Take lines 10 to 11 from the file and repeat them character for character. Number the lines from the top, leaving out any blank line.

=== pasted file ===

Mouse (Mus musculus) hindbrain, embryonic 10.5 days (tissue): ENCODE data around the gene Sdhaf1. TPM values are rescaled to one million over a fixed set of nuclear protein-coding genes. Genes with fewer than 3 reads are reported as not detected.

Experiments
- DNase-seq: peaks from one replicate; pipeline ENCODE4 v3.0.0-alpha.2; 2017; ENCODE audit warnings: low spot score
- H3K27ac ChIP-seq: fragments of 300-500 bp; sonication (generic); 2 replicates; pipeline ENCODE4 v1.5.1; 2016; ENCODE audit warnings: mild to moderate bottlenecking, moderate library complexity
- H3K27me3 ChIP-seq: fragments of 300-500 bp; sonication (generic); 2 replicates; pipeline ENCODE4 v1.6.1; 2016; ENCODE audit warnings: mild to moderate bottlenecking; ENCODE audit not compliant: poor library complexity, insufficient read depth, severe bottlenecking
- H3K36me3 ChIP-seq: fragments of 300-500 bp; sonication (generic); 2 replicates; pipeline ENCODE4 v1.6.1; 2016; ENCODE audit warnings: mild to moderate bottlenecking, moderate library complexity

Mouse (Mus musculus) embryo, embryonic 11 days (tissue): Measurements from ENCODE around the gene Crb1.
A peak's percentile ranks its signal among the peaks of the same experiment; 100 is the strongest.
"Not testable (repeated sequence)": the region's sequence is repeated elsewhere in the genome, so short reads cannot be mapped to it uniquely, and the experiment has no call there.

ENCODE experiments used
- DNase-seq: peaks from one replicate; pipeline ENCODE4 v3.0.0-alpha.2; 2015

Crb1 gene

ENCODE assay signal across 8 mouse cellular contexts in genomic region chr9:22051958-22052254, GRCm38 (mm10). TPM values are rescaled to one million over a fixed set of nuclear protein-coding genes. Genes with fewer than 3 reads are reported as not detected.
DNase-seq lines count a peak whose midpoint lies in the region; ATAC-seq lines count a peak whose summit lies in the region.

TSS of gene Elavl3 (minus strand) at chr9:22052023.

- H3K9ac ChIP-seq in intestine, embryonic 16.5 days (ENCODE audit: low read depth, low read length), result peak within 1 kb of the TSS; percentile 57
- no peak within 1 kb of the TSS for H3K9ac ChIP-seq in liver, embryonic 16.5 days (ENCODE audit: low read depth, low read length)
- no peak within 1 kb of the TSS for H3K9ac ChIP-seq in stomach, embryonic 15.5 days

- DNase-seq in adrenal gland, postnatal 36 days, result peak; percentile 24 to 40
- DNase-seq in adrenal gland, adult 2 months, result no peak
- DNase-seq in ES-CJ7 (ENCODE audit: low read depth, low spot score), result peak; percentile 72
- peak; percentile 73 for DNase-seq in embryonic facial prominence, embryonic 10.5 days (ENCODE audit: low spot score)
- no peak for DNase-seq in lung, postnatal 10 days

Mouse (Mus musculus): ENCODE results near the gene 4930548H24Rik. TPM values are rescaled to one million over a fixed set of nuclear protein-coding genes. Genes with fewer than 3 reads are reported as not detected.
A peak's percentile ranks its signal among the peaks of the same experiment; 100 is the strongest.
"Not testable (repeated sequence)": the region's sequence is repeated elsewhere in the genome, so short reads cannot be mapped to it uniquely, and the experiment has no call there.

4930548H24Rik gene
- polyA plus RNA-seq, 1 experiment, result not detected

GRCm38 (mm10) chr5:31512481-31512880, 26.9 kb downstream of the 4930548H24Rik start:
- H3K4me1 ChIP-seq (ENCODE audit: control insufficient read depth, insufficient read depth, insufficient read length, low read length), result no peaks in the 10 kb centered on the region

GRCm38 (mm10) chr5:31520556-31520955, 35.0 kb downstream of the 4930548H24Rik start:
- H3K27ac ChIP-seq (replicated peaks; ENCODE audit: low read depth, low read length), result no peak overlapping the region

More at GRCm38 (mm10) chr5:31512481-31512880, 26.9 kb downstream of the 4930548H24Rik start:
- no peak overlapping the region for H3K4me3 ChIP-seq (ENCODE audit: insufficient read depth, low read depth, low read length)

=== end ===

ENCODE experiments used
- DNase-seq: peaks from one replicate; pipeline ENCODE4 v3.0.0-alpha.2; 2015